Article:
So why is overpurchasing bad?
- If it’s not inventory that you can consume right away or with some degree of predictability, then it’s essentially excess inventory that ties up liquid assets (cash) that aren’t quickly converted back.
- Excess inventory requires space and storage, which consumes liquid assets.
- Excess inventory taking up space could become a safety issue (flammability, narrowed walkways, storage up high, etc.).
- Excess inventory could cause operators to walk further or reach around items in their way.
- Handling excess inventory means using transportation equipment to move it out of the way.
- Overpurchased materials can spoil (if it’s food-related) or simply become untimely (clothing lines falling out of season).
- And so on and so forth…
The days between the Baseball Winter Meetings and Opening Day for Major League Baseball and Minor League Baseball are the days when marketing and promotional staffs are making their plans for purchasing giveaways and promotional items, as well as stocking the merchandise stands.
It’s also a very popular time for buying inventory pretty far in advance of when it would be needed – baseball teams tend to have promotional items scheduled for the entire season by January or February of the coming season to help attract ticket buyers to buy their tickets early. That means teams are putting liquid assets into production and (possibly) delivery of products in February when they’ll actually be used in September.
Let’s be clear – it’s not always the fault of the team. A lot of the overpurchasing problem lies with the manufacturer and distributor.
My friend Susie owns the athletic store Up and Running, with locations in/near Dayton, Ohio. She sells running shoes and apparel, plus specialty athletic gear. I’m a big fan. They are coming out of the winter season and swapping out their cold inventory for spring and summer gear and putting discounts on the items they’re taking down. Here are a couple quotes from the email she sent out to her customers:
Believe it or not, we buy apparel 6-8 months in advance of the season.
This year we weren’t so lucky…yep, we GOOFED. We bought more than you wanted and needed, and maybe the weather has played a bit into it too.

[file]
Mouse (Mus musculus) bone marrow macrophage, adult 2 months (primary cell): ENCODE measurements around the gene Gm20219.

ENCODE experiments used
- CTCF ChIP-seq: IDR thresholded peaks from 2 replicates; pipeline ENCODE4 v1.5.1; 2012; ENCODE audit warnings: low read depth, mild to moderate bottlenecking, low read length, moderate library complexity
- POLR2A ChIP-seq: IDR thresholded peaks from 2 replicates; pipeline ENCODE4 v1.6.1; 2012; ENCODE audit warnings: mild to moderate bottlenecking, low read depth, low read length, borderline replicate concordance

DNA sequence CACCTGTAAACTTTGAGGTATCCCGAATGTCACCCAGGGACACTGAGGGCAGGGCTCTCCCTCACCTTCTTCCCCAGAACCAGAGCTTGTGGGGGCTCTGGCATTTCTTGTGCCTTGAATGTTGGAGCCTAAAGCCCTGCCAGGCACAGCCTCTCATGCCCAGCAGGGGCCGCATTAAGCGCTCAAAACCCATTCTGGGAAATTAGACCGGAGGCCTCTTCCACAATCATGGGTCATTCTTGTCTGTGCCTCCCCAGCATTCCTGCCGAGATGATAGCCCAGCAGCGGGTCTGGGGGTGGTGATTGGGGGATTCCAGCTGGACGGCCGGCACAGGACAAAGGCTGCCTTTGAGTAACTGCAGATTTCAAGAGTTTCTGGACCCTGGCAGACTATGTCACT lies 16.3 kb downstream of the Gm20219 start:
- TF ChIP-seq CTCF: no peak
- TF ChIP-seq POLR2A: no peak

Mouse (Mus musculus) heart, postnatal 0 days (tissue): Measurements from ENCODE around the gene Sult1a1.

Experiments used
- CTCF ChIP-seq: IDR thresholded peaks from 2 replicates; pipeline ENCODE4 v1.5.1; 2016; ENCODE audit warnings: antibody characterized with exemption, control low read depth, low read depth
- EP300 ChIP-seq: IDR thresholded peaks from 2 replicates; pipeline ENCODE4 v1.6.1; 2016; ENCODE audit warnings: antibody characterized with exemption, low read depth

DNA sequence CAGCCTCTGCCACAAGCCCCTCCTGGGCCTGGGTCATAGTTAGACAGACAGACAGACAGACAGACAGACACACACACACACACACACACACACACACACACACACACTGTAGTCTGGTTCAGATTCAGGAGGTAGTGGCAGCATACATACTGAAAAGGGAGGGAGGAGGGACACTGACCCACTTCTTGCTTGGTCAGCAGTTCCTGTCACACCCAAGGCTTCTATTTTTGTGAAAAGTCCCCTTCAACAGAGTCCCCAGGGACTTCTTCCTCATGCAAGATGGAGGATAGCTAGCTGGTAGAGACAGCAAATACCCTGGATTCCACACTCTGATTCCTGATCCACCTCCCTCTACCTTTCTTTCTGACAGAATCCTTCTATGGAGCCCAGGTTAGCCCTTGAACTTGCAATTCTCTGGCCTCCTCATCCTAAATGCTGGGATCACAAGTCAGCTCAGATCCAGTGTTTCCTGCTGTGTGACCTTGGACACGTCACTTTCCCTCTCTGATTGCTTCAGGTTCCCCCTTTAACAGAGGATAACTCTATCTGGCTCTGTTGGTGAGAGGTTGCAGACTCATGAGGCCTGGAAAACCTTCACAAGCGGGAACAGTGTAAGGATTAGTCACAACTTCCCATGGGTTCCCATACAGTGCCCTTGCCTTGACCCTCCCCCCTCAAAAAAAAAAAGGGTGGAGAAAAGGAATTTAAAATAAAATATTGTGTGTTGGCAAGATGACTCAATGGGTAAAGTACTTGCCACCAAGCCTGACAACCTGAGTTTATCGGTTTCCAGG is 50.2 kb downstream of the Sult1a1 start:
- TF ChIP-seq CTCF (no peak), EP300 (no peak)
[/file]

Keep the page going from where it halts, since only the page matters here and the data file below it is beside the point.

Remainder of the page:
That’s a pretty big Hail Mary being dialed up, to have to predict a season’s purchases 6-8 months in advance.
The lack of flexibility being offered by the apparel manufacturers with regard to product offerings and availability is almost indescribably frustrating. Manufacturers tend to have their product made in huge quantities on short runs in China. Once manufacturers collect orders from retailers and make orders for Chinese production, that’s pretty much it. Once the order is done, it probably won’t get ordered again since they are planning a 6-month season for their gear and wouldn’t need to make it again once it’s out of season.
Once it’s produced in China, it’s shipped and what is shipped is all there will ever be shipped.
This is not too painful for the big box athletic retailers like Academy Sports or Dick’s or Foot Locker because their purchase levels are so high, but especially painful for smaller independent athletic retailers like Up and Running. Once items run out at Up and Running, there are no more to be had. If a Dick’s Sporting Goods store runs out of an item? Maybe they can have another one shipped from another store. Dick’s Sporting Goods can spread inventory consumption over many, many stores and comfortably take the hit on transportation and handling.
Buying lots of hats and key chains and baseballs and mini-bats and t-shirts and shot glasses all at one time for the entire season is common. Most of these items are made in China, and once again they tend to all come in through one order and one shipment.
However, teams are under the impression that putting all of the inventory out at one time is more enticing to a browser. Is it? By seeing 80 of a single hat design on a wall, am I more inclined to buy? Does a big bin of baseballs with a team logo entice me to purchase one? The scarcity and urgency certainly aren’t there, so that suggests to me that I can wait and leave my liquid assets in their liquid form until I feel the need to make the purchase.
Seeing a whole slew of mini-bats or hats also suggests to me that a certain item is unpopular or performs poorly and maybe not worthwhile of a purchase. (Call it crowdsourcing of purchase decisions and recommendations, I suppose.)
To recap, overpurchasing is a risky proposition but sometimes it’s a supply chain issue and not totally on the shoulders of the purchaser.